When it comes to doing your taxes and getting a tax refund, most people stop at “good enough”. Tax time is stressful, complicated and, for many, a venture into unfamiliar territory. Sometimes it’s a victory just to finish filing on time.

While that’s an understandable approach, it’s also a missed opportunity. When you do the bare minimum, you end up leaving money on the table for Uncle Sam to pocket. The IRS isn’t out to get you, but they have no obligation to let you know about the thousands of dollars in deductions and credits you haven’t claimed. That’s up to you.

If you’ve been unsatisfied with your tax refunds in the past, read ahead for tips on how to change that.

How to Get the Biggest Tax Refund

The key to getting the biggest refund is to qualify for as many deductions and credits as possible. Tax credits lower your total liability, while deductions decrease your taxable income. Both can help lessen how much you owe and improve your chances of getting a refund.

The simplest way to increase your refund is to change the withholding on your W4. Anyone who works as an employee fills out a W4 when they first start. That form tells your employer how much to withhold on your paycheck for taxes. If you want to get a bigger tax refund, fill out a new W4 and claim fewer allowances. If you previously claimed 2 allowances, only claim one.

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Here are some more ideas on how to maximize your chance of getting a refund:

  • Talk to an accountant. Most people can get by using online software to file their taxes, but if you’re worried about missing deductions or tax credits, it’s more helpful to talk to an experienced accountant. They’ll be able to ask the right questions in order to determine your eligibility. If consulting a professional doesn’t seem to make a difference, you can go back to your software next year.
  • Contribute more to a traditional IRA or 401k. Many people use a Roth IRA or Roth 401k to save money for retirement, but those contributions aren’t tax-deductible. If increasing your tax refund is your primary concern, then use a traditional IRA or 401k for your retirement account. You can contribute up to $5,500 in an IRA and $18,000 in a 401k annually.
  • Deduct business expenses. You can deduct work-related expenses whether you work for yourself or for a traditional employer. If you drove to a meeting for work and your boss didn’t reimburse you for the miles, you can deduct those. If you took an art class and work as a graphic designer, you can deduct that too. Not sure about whether an expense counts? Talk to an accountant who can tell you when you’re stretching the the definition of “business expense”.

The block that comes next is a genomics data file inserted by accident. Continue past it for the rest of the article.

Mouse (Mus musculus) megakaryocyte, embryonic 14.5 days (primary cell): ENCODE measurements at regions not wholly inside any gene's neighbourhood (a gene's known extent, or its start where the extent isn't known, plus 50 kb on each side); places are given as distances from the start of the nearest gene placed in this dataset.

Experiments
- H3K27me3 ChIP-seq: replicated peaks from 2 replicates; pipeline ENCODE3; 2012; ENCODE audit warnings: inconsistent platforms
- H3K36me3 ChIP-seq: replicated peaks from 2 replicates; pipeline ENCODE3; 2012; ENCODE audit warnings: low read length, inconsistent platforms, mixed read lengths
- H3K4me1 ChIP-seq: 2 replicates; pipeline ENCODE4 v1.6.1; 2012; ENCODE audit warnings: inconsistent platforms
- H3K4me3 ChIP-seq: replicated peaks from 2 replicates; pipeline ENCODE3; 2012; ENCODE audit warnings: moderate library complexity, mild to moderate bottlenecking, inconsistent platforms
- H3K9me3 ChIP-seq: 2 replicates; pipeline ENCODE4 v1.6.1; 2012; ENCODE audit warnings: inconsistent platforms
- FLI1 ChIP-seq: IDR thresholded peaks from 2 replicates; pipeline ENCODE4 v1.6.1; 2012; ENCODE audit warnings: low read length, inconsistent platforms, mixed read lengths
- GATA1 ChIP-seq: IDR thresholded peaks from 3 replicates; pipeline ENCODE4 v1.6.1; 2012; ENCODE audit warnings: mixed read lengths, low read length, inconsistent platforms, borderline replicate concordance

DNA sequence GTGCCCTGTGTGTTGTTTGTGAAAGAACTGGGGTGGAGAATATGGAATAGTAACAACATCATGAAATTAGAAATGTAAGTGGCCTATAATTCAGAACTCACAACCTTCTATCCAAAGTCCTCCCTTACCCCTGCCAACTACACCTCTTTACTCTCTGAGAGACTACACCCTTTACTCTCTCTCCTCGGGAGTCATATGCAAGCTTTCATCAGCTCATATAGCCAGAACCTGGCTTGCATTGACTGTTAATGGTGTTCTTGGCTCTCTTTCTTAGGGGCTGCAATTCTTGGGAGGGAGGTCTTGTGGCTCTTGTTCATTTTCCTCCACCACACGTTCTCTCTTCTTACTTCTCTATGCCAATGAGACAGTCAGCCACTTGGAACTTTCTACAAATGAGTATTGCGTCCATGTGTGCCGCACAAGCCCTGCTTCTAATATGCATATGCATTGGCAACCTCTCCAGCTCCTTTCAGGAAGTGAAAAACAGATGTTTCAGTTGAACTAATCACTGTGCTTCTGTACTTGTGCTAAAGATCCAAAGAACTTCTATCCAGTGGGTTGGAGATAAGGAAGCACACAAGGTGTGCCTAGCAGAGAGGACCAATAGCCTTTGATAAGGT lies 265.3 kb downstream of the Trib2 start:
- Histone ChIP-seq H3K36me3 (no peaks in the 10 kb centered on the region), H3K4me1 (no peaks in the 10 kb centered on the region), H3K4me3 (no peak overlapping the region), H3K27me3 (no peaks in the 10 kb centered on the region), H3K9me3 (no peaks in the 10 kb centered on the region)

• Donate to charity. If you itemize your deductions, you can claim charitable contributions as long as they were made to a 501(c)(3) organization. Cash contributions are the most common type of donation, but you can also claim property and physical goods if you gave them to a reputable charity. For example, someone who donated a car to their local women’s shelter can deduct the value on their taxes just the same as if they wrote a $500 check.
  • Add up your healthcare costs. A deduction that few people take advantage of is the qualified medical expense deduction. If you spent more than 10% of your adjusted gross income on health-related expenses, you can claim anything above that 10% as a deduction. This deduction is one of the hardest to qualify for, since it requires you spend a higher-than-average amount on health care. Plus, only those who itemize their deductions are allowed to claim this deduction.
  • Get creative. “Creative accounting” is often a euphemism for embezzling, money laundering and other illegal or unethical accounting practices – that’s not what we’re advocating here. But there’s no reason why you can’t get a little creative with your deductions. There are plenty of small or little-known deductions that, depending on the person, could add up to thousands. Some examples include turning your hobby into a small business, claiming expenses from your home office, and deducting the money you paid to file your taxes. Just be sure to double-check your eligibility – the IRS does not take kindly to people trying to game the system.

Why It’s Not Always Great to Get a Tax Refund

Most people rejoice at getting a huge tax refund, but it’s not always something to celebrate. A tax refund is like handing your money to the IRS and waiting for them to give it back to you months later for free. You’re essentially giving the government an interest-free loan.

If you had access to that money the whole time, you could have paid off debt or invested in your retirement. When you get a huge refund, it means you lost out on the opportunity to save or earn interest on that amount during the year.

Always try to qualify for as many tax breaks or deductions as possible, but if you find yourself getting a $5,000 refund, it might be time to adjust your withholding.

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Zina Kumok

Zina Kumok

Zina Kumok is a personal finance freelance writer. Her work has been featured in Forbes, Learnvest and DailyWorth. She writes a blog about how to be mindful with your money. Follow Zina on Twitter and ConsciousCoins.com